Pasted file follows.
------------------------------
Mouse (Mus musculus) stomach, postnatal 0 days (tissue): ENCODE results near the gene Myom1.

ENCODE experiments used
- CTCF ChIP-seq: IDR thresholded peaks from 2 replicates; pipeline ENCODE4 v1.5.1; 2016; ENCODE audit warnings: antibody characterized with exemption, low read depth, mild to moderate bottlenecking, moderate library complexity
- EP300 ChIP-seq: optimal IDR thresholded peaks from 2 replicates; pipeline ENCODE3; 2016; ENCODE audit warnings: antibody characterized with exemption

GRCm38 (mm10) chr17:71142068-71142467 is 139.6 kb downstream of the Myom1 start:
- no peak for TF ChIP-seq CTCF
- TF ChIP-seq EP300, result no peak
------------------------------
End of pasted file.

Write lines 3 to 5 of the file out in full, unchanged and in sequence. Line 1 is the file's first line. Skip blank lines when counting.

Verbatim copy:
- CTCF ChIP-seq: IDR thresholded peaks from 2 replicates; pipeline ENCODE4 v1.5.1; 2016; ENCODE audit warnings: antibody characterized with exemption, low read depth, mild to moderate bottlenecking, moderate library complexity
- EP300 ChIP-seq: optimal IDR thresholded peaks from 2 replicates; pipeline ENCODE3; 2016; ENCODE audit warnings: antibody characterized with exemption

GRCm38 (mm10) chr17:71142068-71142467 is 139.6 kb downstream of the Myom1 start: